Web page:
I've had really good luck with the 420 first in the street MSM and then in the track beast. My tuner specializes in Hydra - mainly for Toyota MR2 builds but he helped Hydra develop the software so he knows it inside and out. I asked him if he would be willing to tune my Adaptronic/Wari and he said sure.
There was a learning curve involved. I was much more familiar with the software and he is a genius with fuel and ignition tables but in the end I got a great tune. The basic fuel and spark map in the load cells are the absolute easiest part of a tune. It doesn't matter what ECU you are using. If the tuner knows what he is doing, that part will be fine.
The magic is in the other 95% of the bullshit that comes with the tune. Are the sensors calibrated correctly? Does the car stumble at idle at certain ambient temperatures? How is the transient throttle? Do you see a voltage dip in certain circumstances that causes other system problems? The list is endless. This is where it really pays to have a tuner/installer that knows the product.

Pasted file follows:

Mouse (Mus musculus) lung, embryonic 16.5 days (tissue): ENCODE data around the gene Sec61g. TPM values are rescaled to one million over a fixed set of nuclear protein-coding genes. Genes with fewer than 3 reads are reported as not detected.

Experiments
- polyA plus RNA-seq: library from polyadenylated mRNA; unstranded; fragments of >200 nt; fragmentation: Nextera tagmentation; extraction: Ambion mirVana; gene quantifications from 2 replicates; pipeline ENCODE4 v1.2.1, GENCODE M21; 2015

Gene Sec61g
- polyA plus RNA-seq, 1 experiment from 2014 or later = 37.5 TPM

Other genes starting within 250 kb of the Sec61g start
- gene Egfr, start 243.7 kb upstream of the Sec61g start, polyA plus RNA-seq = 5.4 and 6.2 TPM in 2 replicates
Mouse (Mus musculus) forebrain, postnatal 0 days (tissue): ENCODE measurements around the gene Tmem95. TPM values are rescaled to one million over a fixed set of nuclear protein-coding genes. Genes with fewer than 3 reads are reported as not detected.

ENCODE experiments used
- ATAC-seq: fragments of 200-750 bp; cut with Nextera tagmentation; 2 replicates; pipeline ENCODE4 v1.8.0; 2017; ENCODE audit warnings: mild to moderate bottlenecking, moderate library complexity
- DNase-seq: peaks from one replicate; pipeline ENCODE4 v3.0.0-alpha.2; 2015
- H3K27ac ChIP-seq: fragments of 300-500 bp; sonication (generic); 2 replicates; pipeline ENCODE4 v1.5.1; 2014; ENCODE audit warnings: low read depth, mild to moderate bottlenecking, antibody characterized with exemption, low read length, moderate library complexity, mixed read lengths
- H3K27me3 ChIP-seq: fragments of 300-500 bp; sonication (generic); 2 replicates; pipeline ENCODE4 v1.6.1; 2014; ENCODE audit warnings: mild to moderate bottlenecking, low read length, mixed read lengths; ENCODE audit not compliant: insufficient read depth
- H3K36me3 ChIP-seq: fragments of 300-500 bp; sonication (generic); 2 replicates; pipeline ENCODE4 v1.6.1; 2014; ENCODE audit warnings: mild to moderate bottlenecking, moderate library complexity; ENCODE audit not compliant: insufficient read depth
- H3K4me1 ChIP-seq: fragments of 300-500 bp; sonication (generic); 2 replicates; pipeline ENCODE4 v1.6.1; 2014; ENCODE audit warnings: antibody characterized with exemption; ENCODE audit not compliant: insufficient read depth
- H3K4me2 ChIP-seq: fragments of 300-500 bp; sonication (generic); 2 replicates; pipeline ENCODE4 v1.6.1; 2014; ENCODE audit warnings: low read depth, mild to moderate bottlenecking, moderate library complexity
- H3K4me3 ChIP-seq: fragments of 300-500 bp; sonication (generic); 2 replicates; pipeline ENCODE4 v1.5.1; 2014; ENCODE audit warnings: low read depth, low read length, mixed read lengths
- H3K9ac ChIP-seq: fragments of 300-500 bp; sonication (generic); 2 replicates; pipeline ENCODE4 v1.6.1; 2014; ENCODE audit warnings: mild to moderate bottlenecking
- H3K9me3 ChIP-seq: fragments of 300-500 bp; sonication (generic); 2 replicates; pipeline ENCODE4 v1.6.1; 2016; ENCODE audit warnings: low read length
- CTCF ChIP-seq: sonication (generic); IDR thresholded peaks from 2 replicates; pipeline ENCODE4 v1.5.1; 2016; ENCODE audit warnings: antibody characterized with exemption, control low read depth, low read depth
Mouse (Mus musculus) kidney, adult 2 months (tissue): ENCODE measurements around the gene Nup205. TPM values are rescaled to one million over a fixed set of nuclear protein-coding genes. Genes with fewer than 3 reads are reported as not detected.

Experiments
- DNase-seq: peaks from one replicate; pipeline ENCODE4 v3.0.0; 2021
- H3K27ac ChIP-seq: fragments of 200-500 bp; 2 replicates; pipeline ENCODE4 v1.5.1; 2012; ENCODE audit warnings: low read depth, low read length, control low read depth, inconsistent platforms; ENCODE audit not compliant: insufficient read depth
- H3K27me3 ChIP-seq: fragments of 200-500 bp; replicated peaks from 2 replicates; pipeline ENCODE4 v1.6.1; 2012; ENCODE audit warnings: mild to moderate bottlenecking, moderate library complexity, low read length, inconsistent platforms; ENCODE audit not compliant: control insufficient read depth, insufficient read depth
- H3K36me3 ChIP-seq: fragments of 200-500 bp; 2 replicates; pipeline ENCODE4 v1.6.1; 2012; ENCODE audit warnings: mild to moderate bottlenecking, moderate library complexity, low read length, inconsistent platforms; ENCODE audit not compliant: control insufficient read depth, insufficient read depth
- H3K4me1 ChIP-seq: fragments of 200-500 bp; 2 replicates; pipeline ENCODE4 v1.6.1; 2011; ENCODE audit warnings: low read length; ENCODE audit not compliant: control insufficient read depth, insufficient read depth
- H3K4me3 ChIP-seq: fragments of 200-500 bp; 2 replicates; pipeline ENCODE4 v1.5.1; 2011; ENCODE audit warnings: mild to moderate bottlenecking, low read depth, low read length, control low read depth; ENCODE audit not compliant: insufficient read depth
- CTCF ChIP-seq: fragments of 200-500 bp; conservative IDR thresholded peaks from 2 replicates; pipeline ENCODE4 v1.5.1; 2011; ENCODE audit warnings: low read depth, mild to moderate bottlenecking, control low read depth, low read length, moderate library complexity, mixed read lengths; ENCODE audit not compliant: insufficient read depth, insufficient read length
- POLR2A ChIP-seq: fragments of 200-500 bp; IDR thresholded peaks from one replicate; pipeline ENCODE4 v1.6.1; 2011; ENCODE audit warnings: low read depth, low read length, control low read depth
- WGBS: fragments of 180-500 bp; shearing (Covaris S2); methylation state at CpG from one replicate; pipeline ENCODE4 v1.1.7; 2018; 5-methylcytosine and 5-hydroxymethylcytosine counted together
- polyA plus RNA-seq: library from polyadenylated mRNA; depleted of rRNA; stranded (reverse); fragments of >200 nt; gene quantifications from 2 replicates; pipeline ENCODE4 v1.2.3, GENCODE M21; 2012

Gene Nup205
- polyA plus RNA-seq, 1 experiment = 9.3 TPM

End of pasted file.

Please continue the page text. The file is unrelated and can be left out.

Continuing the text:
My guy would have taken a week to learn all that stuff for the Adaptronic and would have been fair charging me for it but my tune was on a dedicated track car so I only cared that it started, idled on grid and that the load cells were spot on. All the rest of the details I don't mind tinkering with myself as I go along.
The support for MS is great and it is clearly the favorite for many reasons. Like many things in the consumer world, ask yourself what you need and what you want and buy accordingly. I beta tested a new harness for Travis in '09 so I am pretty well invested with Adaptronic. It works fine for my needs and I understand the software/hardware. If I was starting from scratch would I have a different ECU in the car? Probably, but I'm not so I don't.